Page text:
There are other important criteria that should be tested apart from the above-mentioned ones:
Check the payment status on the application and gateway while the user refreshes the page when processing a payment or when the user closes the browser session.
Verify the payment processing on throttling network(2G,3G,4G, wifi).
Verify the payment statuses while payment is processing and network connectivity goes off.
Verify proper message handling when payment gateway stops responding.
Email notifications post transactions or pending transactions are required for proper timely communication to the end user, for the transaction status. These notifications are triggered by both the payment gateway and the application end.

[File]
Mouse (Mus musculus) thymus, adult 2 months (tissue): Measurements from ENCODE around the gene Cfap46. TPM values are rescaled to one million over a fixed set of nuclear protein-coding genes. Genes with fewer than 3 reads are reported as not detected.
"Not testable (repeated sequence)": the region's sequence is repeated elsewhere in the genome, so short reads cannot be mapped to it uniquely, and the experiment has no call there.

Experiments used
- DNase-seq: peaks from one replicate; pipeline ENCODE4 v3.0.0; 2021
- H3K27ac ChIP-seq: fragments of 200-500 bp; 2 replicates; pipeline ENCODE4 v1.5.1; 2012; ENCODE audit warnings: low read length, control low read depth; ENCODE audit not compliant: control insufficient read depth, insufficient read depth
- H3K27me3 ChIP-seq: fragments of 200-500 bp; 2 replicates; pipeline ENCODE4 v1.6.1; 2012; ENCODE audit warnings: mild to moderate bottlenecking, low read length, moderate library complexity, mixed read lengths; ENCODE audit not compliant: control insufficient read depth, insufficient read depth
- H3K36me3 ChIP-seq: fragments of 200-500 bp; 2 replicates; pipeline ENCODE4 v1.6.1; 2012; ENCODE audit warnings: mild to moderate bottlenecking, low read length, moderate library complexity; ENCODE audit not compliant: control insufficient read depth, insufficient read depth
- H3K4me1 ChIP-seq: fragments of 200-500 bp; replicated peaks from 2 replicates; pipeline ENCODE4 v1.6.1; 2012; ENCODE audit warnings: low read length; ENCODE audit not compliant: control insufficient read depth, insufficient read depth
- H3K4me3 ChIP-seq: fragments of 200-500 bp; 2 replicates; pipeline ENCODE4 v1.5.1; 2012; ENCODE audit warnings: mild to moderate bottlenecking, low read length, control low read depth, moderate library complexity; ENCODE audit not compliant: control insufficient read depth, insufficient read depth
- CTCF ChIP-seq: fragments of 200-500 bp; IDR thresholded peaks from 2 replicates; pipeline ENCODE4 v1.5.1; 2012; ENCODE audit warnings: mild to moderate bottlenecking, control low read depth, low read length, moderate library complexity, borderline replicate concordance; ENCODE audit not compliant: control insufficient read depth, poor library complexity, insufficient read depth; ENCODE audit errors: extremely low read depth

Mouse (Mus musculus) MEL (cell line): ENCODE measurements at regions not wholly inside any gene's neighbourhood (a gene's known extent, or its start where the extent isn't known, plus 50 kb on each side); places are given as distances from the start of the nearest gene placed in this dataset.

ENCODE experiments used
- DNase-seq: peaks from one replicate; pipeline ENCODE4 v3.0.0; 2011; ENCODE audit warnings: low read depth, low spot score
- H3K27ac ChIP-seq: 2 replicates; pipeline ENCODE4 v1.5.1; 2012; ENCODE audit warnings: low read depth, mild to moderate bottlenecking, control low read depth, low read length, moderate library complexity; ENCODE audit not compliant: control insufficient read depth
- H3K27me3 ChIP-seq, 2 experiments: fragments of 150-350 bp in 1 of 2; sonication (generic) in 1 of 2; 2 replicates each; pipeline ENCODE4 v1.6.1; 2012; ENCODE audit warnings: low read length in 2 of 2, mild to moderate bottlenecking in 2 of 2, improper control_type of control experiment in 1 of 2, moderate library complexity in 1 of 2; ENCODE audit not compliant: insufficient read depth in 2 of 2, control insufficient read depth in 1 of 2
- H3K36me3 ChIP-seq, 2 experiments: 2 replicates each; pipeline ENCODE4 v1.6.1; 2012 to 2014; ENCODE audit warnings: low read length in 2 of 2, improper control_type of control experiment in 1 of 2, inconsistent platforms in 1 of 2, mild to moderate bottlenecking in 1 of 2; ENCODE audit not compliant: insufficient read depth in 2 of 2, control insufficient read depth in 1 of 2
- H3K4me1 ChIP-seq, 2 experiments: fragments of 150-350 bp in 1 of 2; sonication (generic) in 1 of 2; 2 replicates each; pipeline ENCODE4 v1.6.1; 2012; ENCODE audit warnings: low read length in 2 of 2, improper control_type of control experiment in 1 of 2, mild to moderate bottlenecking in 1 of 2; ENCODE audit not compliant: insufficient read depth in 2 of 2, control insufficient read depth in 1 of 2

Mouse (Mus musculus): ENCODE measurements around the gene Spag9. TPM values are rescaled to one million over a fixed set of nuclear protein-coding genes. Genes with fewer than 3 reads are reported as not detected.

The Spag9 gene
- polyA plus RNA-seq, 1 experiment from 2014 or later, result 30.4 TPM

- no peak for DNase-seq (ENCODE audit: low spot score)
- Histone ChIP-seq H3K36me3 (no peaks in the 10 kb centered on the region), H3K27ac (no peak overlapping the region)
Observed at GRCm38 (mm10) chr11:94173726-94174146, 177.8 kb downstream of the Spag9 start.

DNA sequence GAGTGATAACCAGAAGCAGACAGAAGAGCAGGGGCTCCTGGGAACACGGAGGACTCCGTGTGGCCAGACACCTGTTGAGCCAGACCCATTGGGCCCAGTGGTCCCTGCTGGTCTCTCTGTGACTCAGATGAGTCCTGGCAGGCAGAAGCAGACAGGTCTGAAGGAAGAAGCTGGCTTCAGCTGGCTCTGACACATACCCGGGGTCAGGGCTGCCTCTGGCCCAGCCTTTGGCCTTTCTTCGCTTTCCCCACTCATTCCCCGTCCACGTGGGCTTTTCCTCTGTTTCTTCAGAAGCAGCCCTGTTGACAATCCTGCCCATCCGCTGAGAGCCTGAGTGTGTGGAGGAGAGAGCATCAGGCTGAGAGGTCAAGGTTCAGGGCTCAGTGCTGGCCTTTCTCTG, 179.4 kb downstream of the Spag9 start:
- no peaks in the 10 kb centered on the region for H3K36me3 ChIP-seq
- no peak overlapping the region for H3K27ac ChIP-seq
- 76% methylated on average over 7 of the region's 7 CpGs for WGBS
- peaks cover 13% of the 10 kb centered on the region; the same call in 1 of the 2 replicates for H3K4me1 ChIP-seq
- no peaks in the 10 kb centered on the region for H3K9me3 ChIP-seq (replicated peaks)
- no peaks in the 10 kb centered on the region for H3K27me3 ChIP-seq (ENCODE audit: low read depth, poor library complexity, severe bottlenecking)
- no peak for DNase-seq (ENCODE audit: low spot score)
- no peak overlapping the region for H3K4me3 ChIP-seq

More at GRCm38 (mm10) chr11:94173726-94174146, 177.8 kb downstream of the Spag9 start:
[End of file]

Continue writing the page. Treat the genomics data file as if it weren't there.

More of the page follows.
Thorough testing across the integration is needed from the functional and security perspectives in order to provide a seamless experience to your end users. As technology is advancing, the act of fraudulance is increasing, and since there are so many available options in the market, there is no room for a flawed system. Hence, deeply driven testing is required for testing the integration between your application and the payment gateway.
I’ll end with the below reference quote:
“If you don’t like testing your product, most likely your customers won’t like to test it either.” (Anonymous)